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We will maintain racial balance among S’poreans: PM Lee

SINGAPORE — The racial balance in Singapore will not change in spite of the immigration plans as set out in the White Paper on Population, Prime Minister Lee Hsien Loong said yesterday.

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SINGAPORE — The racial balance in Singapore will not change in spite of the immigration plans as set out in the White Paper on Population, Prime Minister Lee Hsien Loong said yesterday.

His assurance that the Government will continue to “maintain the features and characteristics of Singapore as a society” comes after some Malay Members of Parliament expressed concerns during the five-day debate of whether the community’s proportion will shrink along with the Singaporean core.

On Monday, Mr Muhamad Faisal Abdul Manap (Aljunied GRC) said he was concerned about the racial ratios being skewed due to Malays emigrating because of a perceived lack of equal opportunities here. Ms Intan Azura Mokhtar (Ang Mo Kio GRC) added there was “a common feeling” among the community that “a decrease in our population will affect racial stability and interracial relations in Singapore”.

In his Malay speech yesterday, Mr Lee assuaged such anxieties: “We will maintain the racial balance among Singaporeans. The percentage of Malays among Singapore citizens will continue to be stable, even into the long-term.”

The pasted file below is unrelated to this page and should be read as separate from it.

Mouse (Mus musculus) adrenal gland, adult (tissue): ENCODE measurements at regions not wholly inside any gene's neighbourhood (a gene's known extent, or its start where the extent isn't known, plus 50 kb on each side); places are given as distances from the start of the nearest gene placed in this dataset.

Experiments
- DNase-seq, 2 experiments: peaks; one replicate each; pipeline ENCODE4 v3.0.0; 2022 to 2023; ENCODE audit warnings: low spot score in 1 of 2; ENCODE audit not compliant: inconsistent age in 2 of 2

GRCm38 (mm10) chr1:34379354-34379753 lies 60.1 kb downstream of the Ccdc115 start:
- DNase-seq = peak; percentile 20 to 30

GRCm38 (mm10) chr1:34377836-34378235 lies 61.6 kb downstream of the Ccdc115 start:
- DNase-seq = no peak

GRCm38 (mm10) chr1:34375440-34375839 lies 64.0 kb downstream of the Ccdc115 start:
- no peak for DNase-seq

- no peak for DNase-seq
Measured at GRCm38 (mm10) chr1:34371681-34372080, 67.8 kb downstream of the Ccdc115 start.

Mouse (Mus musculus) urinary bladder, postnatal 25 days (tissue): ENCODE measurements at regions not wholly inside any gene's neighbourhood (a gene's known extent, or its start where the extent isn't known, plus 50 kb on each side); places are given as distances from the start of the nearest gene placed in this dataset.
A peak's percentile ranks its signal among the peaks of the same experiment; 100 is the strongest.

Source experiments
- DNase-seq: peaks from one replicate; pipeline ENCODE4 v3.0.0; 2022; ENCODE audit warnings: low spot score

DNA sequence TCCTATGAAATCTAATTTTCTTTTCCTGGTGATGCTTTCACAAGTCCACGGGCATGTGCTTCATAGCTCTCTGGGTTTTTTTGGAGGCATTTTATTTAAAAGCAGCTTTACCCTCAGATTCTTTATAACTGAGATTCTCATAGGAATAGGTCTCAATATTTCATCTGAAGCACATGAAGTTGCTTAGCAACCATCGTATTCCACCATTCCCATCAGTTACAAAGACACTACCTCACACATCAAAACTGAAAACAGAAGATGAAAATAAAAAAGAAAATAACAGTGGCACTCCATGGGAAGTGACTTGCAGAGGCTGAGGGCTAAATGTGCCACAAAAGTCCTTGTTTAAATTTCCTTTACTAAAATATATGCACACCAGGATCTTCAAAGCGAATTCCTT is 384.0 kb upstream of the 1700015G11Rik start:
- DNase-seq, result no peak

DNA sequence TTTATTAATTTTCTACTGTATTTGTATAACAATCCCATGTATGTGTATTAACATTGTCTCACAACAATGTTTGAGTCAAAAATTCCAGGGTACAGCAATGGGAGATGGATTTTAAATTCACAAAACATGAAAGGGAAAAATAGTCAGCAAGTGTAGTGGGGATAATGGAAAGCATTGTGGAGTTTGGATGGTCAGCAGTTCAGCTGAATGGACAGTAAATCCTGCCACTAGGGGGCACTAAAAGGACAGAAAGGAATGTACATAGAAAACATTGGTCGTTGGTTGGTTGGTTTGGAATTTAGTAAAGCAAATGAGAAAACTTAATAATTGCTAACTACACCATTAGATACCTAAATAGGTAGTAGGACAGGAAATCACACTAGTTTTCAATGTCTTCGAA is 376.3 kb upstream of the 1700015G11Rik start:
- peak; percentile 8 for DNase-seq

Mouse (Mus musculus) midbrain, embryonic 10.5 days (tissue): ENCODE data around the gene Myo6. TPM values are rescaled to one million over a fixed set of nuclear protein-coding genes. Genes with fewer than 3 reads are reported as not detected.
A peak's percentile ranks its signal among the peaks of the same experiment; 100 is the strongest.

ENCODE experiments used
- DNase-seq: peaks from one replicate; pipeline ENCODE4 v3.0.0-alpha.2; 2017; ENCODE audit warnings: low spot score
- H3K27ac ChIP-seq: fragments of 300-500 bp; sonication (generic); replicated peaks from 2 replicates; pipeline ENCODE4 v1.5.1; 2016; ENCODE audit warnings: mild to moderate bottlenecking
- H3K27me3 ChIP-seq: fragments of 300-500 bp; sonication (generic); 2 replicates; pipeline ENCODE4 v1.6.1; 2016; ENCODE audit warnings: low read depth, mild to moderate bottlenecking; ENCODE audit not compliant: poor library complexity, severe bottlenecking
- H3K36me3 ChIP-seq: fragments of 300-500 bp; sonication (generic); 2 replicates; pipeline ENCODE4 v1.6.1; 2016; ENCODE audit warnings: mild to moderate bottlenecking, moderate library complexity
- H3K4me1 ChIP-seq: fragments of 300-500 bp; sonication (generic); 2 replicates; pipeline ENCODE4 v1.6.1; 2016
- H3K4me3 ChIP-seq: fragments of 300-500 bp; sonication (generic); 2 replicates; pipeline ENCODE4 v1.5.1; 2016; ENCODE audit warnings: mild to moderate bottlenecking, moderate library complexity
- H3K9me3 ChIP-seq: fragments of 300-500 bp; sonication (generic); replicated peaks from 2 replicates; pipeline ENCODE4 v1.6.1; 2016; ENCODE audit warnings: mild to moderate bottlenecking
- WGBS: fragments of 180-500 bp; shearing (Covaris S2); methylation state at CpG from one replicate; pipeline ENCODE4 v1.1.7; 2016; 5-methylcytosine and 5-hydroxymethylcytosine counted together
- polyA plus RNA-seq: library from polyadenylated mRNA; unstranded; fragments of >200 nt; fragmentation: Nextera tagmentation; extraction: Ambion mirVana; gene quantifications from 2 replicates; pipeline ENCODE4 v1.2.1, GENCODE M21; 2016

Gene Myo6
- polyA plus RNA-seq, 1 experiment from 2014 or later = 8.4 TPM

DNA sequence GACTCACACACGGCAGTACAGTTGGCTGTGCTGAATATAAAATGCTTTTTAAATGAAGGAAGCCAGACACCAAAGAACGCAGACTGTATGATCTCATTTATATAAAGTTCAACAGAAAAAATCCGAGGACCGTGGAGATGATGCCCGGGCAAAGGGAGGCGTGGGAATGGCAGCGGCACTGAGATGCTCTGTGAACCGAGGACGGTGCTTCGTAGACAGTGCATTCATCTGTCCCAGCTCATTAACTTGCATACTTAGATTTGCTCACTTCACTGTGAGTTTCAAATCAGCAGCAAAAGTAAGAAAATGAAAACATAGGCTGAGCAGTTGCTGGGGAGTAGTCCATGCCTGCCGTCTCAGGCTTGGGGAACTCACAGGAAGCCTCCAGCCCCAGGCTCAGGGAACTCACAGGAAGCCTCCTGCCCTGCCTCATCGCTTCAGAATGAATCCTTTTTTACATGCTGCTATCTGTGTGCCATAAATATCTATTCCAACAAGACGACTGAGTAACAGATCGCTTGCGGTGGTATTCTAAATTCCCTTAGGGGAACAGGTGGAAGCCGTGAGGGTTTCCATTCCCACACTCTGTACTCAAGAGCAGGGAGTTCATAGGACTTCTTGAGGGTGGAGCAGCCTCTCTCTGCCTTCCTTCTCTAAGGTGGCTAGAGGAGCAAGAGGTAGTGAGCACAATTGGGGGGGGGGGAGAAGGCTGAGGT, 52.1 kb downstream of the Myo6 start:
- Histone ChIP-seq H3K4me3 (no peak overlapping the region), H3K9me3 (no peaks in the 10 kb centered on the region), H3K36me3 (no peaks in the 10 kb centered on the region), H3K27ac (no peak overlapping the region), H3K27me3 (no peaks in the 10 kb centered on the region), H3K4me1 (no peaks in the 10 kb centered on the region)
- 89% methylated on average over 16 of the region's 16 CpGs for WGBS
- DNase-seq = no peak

Mr Lee also made it clear that the Government will continue to prioritise citizens in “all our policies”, even as it slows the inflow of immigrants to a “more manageable rate”.

“Meritocracy will ensure our citizens succeed based on their abilities. But we will continue to look after those who need assistance, so that they are able to be independent and enjoy available opportunities,” he said.

“By working together, we can create more opportunities for all Singaporeans in our multi-racial community and unite. The future will depend on our efforts to strengthen the Singapore spirit — resilience, desire for success, and commitment to improve our lives.”

He also pointed out that none of the ethnic groups’ procreation rates are at replacement levels and added that the Government’s “most important priority” is to encourage citizens to marry and have more children.

During his Mandarin speech, Mr Lee reiterated that the White Paper’s population figure of 6.9 million is not a target, but a “reference ... to make preparations” in infrastructure.

“If we don’t plan, then, if the population were to increase to 6.9 million or above, we would not be sufficiently prepared for it.”

He also reiterated that the Government is not pursuing economic growth “blindly”, but so that future generations “can continue to live happily and peacefully here in this society, in this country”.

Responding to the Workers’ Party’s position that only home-born Singaporeans can make up the core of Singapore, Mr Lee called it a “very pessimistic and very narrow-minded way”.

Citing a Chinese classical saying that says “we can all be gracious, be generous and be able to have others amongst our midst”, Mr Lee said: “So no matter which era we live in, no matter where we live, these foreign immigrants, as long as they’re determined enough, they can integrate into our society,” he said.

“Policies we need to be very careful, we need to be comprehensive but principles, we must be very clear.” Amir Hussain

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